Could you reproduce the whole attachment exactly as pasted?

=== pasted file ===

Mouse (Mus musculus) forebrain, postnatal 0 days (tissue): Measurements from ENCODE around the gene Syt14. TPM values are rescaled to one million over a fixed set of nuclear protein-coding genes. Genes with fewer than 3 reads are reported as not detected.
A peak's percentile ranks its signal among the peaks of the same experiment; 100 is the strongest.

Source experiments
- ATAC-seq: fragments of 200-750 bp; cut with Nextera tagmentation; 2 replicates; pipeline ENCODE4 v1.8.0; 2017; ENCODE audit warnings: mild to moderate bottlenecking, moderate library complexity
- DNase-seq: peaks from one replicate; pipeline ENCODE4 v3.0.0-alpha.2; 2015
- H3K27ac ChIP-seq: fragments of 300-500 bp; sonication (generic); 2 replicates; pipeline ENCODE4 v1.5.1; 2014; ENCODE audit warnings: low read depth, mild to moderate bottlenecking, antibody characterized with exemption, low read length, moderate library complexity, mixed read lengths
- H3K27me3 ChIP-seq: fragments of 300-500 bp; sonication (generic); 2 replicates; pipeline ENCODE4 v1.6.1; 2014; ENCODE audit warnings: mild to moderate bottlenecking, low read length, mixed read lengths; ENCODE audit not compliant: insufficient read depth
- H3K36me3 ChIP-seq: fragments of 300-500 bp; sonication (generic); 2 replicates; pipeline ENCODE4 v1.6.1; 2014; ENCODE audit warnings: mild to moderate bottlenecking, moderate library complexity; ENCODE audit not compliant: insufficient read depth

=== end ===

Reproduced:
Mouse (Mus musculus) forebrain, postnatal 0 days (tissue): Measurements from ENCODE around the gene Syt14. TPM values are rescaled to one million over a fixed set of nuclear protein-coding genes. Genes with fewer than 3 reads are reported as not detected.
A peak's percentile ranks its signal among the peaks of the same experiment; 100 is the strongest.

Source experiments
- ATAC-seq: fragments of 200-750 bp; cut with Nextera tagmentation; 2 replicates; pipeline ENCODE4 v1.8.0; 2017; ENCODE audit warnings: mild to moderate bottlenecking, moderate library complexity
- DNase-seq: peaks from one replicate; pipeline ENCODE4 v3.0.0-alpha.2; 2015
- H3K27ac ChIP-seq: fragments of 300-500 bp; sonication (generic); 2 replicates; pipeline ENCODE4 v1.5.1; 2014; ENCODE audit warnings: low read depth, mild to moderate bottlenecking, antibody characterized with exemption, low read length, moderate library complexity, mixed read lengths
- H3K27me3 ChIP-seq: fragments of 300-500 bp; sonication (generic); 2 replicates; pipeline ENCODE4 v1.6.1; 2014; ENCODE audit warnings: mild to moderate bottlenecking, low read length, mixed read lengths; ENCODE audit not compliant: insufficient read depth
- H3K36me3 ChIP-seq: fragments of 300-500 bp; sonication (generic); 2 replicates; pipeline ENCODE4 v1.6.1; 2014; ENCODE audit warnings: mild to moderate bottlenecking, moderate library complexity; ENCODE audit not compliant: insufficient read depth